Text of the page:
But when I think back not that long ago at the moments in my life where faith was hard to come by, there was one person above all others who cast me as a long shot. It wasn't the teachers, the coaches, friends or family. It was one person, one voice that never believed I could make it to the end.

My own.

Which leads us back to gambling.

Because there's a funny little thing about gambling. There's a funny little wrinkle that I think is best described through horse racing. A funny little thing about odds.

Most of us are familiar with the odds given at horse races; 10-1, 2-1, 17-1, etc. But for those who are not, these odds represent the amount of money you stand to take home if your horse wins. So if I bet one dollar on a horse with 17-1 odds, if that horse wins, I take home seventeen dollars, and if I bet one dollar on a 2-1 horse, I would get two dollars. 

The odds also speak to which horse is most likely to win the race. Obviously, the 2-1 horse has a better odds of beating the 17-1 long shot.

But here is the funny thing about those odds.

You see, these odds aren't set by experts or analysts. They aren't set by race track personnel or horse insiders. In actuality, they aren't set by officials of any kind. 

They are set by the bets that are wagered. 

You see the odds move with the money. So if the majority of the bets are being put on a specific horse, that horse's odds of winning will go up, becoming the most likely to win. 

In other words, the more people who believe he will win, the higher his odds to do so become.

Which brings me back to Troy.

Back to the man in the donated sneakers, and back to the point of this blog.

Bet on Troy.

Bet on Troy by liking this link.

Like this link if you believe that there is more to a man than what you can see on the outside. Like this link if you believe that helping someone else, and helping yourself are not two separate things. Like this link if you believe that it's never too late for the human spirit to re-ignite, no matter how small the spark may be. Like this link if you know Troy, even if you have never met him. 

Like this link if you believe that the first step to believing in yourself, is believing that someone else believes in you.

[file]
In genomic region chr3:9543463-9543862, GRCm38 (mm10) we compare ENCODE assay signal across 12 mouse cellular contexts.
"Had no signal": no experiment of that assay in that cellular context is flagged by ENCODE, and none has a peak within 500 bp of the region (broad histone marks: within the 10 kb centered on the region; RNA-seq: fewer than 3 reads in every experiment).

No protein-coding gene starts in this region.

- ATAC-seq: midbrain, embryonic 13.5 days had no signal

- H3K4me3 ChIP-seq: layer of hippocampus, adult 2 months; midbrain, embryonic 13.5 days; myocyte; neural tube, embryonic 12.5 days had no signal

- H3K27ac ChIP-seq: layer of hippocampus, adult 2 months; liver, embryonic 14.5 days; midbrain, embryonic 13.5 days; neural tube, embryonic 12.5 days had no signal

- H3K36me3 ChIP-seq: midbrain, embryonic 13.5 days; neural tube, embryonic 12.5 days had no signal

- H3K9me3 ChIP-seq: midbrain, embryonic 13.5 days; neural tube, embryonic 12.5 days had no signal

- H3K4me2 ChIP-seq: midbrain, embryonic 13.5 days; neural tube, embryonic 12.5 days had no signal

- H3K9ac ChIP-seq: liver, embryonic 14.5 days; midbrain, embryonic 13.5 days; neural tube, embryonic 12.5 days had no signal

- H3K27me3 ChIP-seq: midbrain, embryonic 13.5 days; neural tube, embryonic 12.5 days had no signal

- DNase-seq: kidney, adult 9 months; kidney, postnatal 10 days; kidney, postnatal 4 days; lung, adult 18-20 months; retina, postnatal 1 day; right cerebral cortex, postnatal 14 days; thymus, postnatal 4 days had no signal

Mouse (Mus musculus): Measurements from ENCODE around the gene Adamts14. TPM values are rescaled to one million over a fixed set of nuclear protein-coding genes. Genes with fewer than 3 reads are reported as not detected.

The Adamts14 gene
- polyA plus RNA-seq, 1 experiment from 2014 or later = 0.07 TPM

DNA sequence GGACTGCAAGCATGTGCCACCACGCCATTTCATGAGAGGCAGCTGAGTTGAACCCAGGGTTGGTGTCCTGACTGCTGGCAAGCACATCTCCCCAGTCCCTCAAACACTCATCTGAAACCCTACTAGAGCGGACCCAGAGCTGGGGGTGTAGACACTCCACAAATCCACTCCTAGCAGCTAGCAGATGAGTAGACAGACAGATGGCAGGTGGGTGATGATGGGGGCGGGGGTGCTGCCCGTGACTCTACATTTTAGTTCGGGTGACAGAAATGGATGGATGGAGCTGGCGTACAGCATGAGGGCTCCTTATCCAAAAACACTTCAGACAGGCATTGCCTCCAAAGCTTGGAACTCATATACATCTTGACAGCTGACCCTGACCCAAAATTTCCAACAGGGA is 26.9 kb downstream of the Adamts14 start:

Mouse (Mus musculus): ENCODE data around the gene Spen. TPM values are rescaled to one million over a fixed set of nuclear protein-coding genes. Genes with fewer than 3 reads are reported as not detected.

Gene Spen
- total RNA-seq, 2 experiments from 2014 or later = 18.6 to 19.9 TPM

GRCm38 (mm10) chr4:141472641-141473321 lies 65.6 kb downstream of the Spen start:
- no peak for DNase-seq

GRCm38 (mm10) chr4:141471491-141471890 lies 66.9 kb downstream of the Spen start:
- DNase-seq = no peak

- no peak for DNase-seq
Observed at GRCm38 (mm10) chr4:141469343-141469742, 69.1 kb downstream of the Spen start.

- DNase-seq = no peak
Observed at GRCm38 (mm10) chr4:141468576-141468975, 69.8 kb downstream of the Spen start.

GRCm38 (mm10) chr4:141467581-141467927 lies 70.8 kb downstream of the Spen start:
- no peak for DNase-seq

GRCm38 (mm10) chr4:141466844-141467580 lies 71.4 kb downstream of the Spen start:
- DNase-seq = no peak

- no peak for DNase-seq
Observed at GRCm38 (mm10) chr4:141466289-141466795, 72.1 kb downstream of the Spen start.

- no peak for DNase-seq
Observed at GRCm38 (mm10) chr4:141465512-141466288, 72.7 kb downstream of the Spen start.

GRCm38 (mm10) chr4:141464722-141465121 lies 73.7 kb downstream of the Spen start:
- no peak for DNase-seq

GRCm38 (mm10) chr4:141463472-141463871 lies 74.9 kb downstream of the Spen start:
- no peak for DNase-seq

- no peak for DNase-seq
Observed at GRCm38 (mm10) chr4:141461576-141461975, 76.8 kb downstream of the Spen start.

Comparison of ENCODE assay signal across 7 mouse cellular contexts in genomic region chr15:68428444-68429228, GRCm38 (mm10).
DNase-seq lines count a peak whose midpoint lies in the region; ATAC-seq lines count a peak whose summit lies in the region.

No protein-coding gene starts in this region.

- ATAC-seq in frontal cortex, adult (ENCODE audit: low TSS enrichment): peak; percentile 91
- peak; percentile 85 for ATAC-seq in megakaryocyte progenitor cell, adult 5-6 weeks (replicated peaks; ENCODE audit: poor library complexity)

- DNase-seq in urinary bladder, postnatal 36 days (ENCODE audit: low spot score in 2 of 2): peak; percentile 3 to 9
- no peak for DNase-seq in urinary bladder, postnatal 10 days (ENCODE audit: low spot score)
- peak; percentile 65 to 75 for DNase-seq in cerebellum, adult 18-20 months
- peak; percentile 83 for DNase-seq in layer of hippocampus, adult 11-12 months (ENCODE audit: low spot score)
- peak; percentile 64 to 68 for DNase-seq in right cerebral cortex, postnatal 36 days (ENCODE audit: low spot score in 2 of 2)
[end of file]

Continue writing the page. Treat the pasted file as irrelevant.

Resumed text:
And like this link to show Troy that he's really not such a long shot after all.






Wednesday, November 7, 2012

The Morning After

Election Day!

(Cue witty joke about annoying Facebook posts, or political TV ads)

The first Tuesday after the first Monday in November, the day initially chosen by our founding fathers to be the day that we perform our one true civic duty. It's the sacred task that is as it was all those years ago, the beginning, the heart of this society. It's the principal of one man, one vote, and the best embodiment of those words "a more perfect union", that saw that word "man" extend across race, gender, and discrimination. And it's the paint brush that we all use, with each stroke that creates this never ending portrait of this country.

But this blog isn't about about elections, or Election Day.

Though, in many ways, elections share similar properties with those of running and training. They both set a course across long stretches of time, slowly building and gaining in intensity. Campaigns and training plans begin in earnest with the hopes of of making it to that final destination or finish.

And then the day comes, sometimes months or years, after the start. The day arrives and all the preparation and emotion that went into take hold as the die is cast.

The polls open.

The race begins.

And then, just like that, it's over.

Though for all the words written about the great battles, elections, and competition, few are put to paper about the days that follow. Few are captured about the subsequent moments as the sting of defeat and luster of victory begin to fade. When such events descend further into the past, slowly being rewritten by history's subjective gravity.

But I guess this all became apparent to me in this last week or so, the contrast that exists between the lead up to these elections, battles, or races, and the days that follow. The fury and the urgency in the run-up, and the quiet that follows.

Though, in many ways, this contrast became even more apparent to me after such a contrast didn't occur.

Because, like so many of us, I spent the summer and early portion of fall training for a race to come later in the season. I rose and fell on the ups and downs of training, the good, the bad, and all that lay in between. And just as designed, I ramped up as the race day approached. The tickets were booked, the GU was bought, and the plans were made.

And then... my phone lit up.

"We regret to inform you that the 2012 ING New York Marathon has been cancelled"

But this isn't a blog about that.

Cause as I woke up the next day, the after nothing happened, something else began to sink in. Something that seemed analogous to these campaigns that we have watched over these past few months.

That, perhaps, more important than the outcome of these competitions is what takes place the next day.

Cause it seems to me, nothing is changed from a campaign. That no lives are changed or made by the words or speeches of a candidate, but rather, the governance that follows.